On the other hand, being patient and waiting out earnings season isn't necessarily the rule. Here are some considerations to keep in mind when trading around earnings reports.
Options prices and earnings announcements
Before trading a stock on the company's earnings day (or on any day for that matter), bear in mind that not all accounts qualify for options trading. Also, an options trader entering a position ahead of an earnings report should be comfortable with the uncertainty about any subsequent move in the underlying stock. For example, if speculating on the post-earnings direction of the underlying stock by buying a put or call, the risk to being wrong is typically the premium paid for that option.
Selling naked options, on the other hand, might not be the best strategy because such strategies have unlimited risk. Instead, many traders prefer a strategy that can help cut losses if they're wrong but still reward if they're right.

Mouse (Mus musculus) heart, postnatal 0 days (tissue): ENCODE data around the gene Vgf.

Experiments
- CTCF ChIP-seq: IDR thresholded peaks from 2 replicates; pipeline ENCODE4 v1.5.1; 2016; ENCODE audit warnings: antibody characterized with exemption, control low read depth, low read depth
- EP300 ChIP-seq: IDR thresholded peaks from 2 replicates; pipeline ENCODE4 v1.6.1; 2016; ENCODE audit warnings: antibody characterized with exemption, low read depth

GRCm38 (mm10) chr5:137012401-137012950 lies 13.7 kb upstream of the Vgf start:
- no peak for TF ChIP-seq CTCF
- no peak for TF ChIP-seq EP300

Developing a strategy around earnings sometimes means getting familiar with a stock's implied volatility1(IV), which can be found on the thinkorswim® trading platform. Navigate to the Trade tab and then enter a stock symbol. Next, select Option Chain and scroll down to Today's Options Statistics. The third item on the list is Current IV Percentile followed by a percentage (see image below). That's the number to consider keeping a close eye on starting a few weeks before earnings and right up until reporting day.
Example of Today's Options Statistics on the thinkorswim platform
Source: thinkorswim platform